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Saturday, October 20, 2007

Jihadist Strategies In The War On Terrorism

The following is a transcript of a talk given by Mary R. Habeck, Ph.D., an associate professor of history at Yale University, reprinted with permission from the Heritage Foundation. The talk was originally published in Heritage Foundation's Policy Research and Analysis.

I AM GOING TO BE TALKING about a group of people who are generally known as fundamentalists, extremists, or (as I have grown to call them) "jihadis." The term jihad suggests what they believe their lives are about — holy war that is directed against people they believe are their enemies and the enemies of their way of life.

Yet there is more to what they are doing than simple warfare. In fact, I believe they are involved in a war that has a definite strategy behind it, not simply the sort of random attacks that people talk about all the time. However, if you watch the news it is really hard to see that. You look at the news and you see Muslims being killed, you see churches being attacked, you see Jews being killed. You see all sorts of people being targeted and attacked, and in some cases those attacks seem to be counterproductive. After all, it does not make sense to kill the Muslims that you are trying to win over to your side of the argument. It does not make sense to target churches or other places of worship when all this does is win sympathy for the victims of these attacks.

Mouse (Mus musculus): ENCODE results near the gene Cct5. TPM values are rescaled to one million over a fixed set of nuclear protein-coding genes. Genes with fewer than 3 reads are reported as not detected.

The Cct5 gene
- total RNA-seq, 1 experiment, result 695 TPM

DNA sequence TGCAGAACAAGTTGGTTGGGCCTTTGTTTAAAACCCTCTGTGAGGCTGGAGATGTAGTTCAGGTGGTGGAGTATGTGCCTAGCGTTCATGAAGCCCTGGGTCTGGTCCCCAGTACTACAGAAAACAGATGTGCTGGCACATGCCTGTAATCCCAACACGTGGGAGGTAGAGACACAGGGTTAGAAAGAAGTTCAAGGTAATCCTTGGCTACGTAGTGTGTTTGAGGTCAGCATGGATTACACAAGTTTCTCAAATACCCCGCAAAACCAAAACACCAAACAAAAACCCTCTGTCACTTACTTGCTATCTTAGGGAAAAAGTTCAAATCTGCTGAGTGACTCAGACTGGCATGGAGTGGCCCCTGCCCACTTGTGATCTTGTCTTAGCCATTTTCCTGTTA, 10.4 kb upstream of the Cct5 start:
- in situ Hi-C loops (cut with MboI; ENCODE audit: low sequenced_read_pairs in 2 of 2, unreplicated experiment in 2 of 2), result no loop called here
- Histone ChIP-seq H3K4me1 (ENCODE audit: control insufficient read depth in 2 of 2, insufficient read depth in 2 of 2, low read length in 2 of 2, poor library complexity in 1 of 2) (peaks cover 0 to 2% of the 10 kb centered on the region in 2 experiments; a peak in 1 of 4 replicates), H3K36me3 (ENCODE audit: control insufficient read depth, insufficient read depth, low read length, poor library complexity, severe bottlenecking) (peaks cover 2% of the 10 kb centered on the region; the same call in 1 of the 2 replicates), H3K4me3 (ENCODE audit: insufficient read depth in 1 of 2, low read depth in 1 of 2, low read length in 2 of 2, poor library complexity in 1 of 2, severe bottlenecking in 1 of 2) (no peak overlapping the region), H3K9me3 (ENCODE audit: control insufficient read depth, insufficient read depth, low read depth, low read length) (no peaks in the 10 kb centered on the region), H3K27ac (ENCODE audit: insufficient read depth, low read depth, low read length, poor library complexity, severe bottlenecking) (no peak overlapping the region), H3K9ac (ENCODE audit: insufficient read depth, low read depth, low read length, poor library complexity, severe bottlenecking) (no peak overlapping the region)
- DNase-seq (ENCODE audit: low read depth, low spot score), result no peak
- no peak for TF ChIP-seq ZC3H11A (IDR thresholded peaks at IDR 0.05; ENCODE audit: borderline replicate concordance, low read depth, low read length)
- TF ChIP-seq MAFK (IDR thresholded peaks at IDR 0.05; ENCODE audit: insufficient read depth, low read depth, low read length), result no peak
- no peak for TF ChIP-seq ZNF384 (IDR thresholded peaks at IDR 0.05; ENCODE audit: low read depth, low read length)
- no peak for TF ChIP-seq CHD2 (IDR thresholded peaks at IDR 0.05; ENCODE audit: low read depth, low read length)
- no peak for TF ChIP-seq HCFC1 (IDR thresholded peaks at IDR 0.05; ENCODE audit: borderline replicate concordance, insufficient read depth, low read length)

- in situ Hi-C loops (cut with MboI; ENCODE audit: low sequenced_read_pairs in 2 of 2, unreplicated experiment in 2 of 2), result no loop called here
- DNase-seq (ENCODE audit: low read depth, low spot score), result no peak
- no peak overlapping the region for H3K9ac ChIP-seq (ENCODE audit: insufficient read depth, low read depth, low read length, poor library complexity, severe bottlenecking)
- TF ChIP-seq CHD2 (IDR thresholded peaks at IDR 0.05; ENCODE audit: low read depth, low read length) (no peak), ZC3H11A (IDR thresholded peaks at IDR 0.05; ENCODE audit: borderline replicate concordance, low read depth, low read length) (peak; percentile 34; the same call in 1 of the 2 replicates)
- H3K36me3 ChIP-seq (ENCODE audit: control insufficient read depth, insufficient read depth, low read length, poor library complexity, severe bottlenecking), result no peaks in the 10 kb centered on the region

There are also things like the Madrid attack, which, while it seemed to attain their ends, was accompanied by a second plan for a second attack on April 2 — an attack that, if it had been carried out, would have had nothing to do with the elections, or with Spanish participation in Iraq. In fact, it could not have been sold as anything except an apparently random attack — a counterproductive attack on the Spanish. It might have convinced the Spanish themselves to get re-involved in Iraq, or at least (in some way) with the war on terrorism.

However, I am going to argue that, in fact, this is not true. These are not random attacks; they are not entirely counterproductive. They do have strategies that are rational, systematic, and followed rigorously. Unlike other groups — such as the Anarchists of the late 19th and early 20th century (which really did seem to carry out pretty random attacks), or the Communists (whose pragmatism allowed them to pretty much get away with anything as long as they could make some sort of argument that it was helping the cause) — these new terrorists believe that they have an ideology that is so important that it must be followed rigorously. There are many different groups and each one of them is carrying out its own rational systematic strategy.

To understand each attack, therefore, you have to get into the mindset of the group that carried out that attack and not try to make broad generalizations about jihadis, extremists, or fundamentalists. These are very different people and very different groups with very different arguments about how they should be carrying out their warfare. To understand their arguments and attacks you have to understand their ideology, and in some cases understand theological arguments that they are having with the rest of the Islamic world.